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Now and then I encounter a book or film that lends new experience. Sometimes, my heart is torn. Sometimes I glimpse a moment in history that had previously been only words on a page. And sometimes I feel myself vibrating with resonance for an experience that feels like genetic memory. The excellent 2019 film THE SONG OF NAMES (we rented as a DVD from Netflix) created that sensation for me.
I didn’t laugh, nor did I cry, but I could feel the story wheedling its way inside me. I’ve seen dozens of WWII era films, so even from my limited exposure, I don’t expect to be surprised by the plight of Jews. This time both my husband and I felt expanded. As the story opens well after the war, the young man Dovidl, known to be an arrogant genius violinist, has disappeared while his first big concert in London is scheduled to begin. Everyone looks to Martin, who has acted as his brother, for answers, but he has none. He becomes obsessed with his search to find them. The film flashes back immediately before WWII to Dovidl, a child prodigy violinist. His Jewish father leaves him with Martin’s wealthy British father who volunteers to ensure Dovidl is raised according to orthodox Jewish tradition and receives advanced musical training. The boys gradually assume the roles of caring but quarrelsome siblings while faraway Warsaw, Poland, falls to the Nazis.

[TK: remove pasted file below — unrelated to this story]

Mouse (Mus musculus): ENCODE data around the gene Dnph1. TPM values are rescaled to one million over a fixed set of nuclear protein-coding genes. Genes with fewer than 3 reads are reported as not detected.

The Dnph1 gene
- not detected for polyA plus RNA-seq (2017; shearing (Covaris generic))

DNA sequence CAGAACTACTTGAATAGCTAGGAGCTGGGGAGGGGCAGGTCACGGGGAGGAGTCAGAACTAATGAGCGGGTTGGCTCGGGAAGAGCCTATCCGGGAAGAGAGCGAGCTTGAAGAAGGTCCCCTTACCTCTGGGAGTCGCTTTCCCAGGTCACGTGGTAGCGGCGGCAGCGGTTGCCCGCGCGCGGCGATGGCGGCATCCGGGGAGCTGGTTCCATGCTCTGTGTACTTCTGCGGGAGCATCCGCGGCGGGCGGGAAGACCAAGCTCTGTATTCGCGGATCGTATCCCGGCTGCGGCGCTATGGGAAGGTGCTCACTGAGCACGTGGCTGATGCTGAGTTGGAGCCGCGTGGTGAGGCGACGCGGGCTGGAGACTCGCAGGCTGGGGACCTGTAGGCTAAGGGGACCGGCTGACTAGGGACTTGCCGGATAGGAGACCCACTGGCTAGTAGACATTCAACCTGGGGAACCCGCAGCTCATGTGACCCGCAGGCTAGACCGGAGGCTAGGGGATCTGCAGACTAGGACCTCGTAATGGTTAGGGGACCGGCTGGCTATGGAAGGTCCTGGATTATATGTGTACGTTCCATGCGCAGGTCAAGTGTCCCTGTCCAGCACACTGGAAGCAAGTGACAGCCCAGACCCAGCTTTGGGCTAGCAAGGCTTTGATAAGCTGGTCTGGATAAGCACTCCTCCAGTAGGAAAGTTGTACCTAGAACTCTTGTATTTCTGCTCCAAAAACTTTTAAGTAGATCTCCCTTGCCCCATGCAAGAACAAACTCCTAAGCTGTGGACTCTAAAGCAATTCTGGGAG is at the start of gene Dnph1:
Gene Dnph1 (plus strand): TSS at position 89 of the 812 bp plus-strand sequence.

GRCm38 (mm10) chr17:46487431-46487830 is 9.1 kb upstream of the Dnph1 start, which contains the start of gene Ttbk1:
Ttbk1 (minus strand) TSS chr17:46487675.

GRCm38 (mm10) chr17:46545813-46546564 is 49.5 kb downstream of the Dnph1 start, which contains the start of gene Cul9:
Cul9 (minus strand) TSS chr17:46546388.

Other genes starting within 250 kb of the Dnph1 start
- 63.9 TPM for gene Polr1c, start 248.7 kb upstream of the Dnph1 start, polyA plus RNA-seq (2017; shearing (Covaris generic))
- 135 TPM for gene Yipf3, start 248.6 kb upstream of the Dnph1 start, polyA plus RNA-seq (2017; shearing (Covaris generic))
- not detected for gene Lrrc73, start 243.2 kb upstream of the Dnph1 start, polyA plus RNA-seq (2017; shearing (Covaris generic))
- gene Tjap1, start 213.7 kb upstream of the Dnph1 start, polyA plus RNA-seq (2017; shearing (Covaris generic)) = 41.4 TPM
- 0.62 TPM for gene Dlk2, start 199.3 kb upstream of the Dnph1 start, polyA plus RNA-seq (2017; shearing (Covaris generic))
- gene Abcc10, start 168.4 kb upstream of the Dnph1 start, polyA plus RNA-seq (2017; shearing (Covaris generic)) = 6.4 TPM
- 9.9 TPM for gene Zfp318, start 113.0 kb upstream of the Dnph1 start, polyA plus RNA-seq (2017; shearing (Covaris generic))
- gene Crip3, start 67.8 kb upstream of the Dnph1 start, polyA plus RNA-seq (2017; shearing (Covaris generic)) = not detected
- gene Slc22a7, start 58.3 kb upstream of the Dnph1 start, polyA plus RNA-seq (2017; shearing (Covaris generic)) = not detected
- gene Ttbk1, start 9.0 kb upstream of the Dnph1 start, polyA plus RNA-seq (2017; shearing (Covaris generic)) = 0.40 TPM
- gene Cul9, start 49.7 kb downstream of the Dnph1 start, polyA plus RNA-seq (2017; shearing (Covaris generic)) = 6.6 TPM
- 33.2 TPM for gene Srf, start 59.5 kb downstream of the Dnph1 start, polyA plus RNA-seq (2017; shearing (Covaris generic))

No one can say definitively what happened to Dovidl’s family, if they’re dead or alive, so he experiences a religious crisis. He can’t mourn properly if he doesn’t know. He explains to Martin that ethnicity is something you can’t escape because that’s what you are until you die. Religion, however, he likens to a coat you can put on or take off. He takes his off.
In Dovidl, we experience his beliefs from the inside out. The film doesn’t distance viewers who don’t share his culture by emphasizing orthodox Jewish traditions, but those who are empathetic are drawn into his emotional journey—one I won’t spoil by revealing it here. We begin to understand how he views his relationships. Finally, we learn the function and value of oral traditions. For example, cultures such as the aboriginal peoples of Australia preserve their history, geography, and wisdom in stories and dances that remain intact over the centuries. What was almost certainly dramatic imagination induced by the film convinced me I could sense a time long ago when my ancestors also shared tales or songs around the evening fire—not for entertainment but for survival.
THE SONG OF NAMES is not a sentimental or melodramatic retelling of the Holocaust. It doesn’t depend on images of starving prisoners or Nazi cruelty. People who don’t know the facts of the Holocaust already are probably not well enough informed or empathetic enough to appreciate this film. It challenges the mind and heart on a level that was new to me. It reminds us of the rich human potential of people of any ethnic minority looked on as “the other” by the current majority and the fact that we aren’t going to be able to understand everything about them from our perspective—neither will they embrace everything about us. We can’t carelessly throw away anything we don’t understand or we’re the losers, because we’re only a tiny fraction of the magnificent whole. There are no throw-away people. We can learn from them all.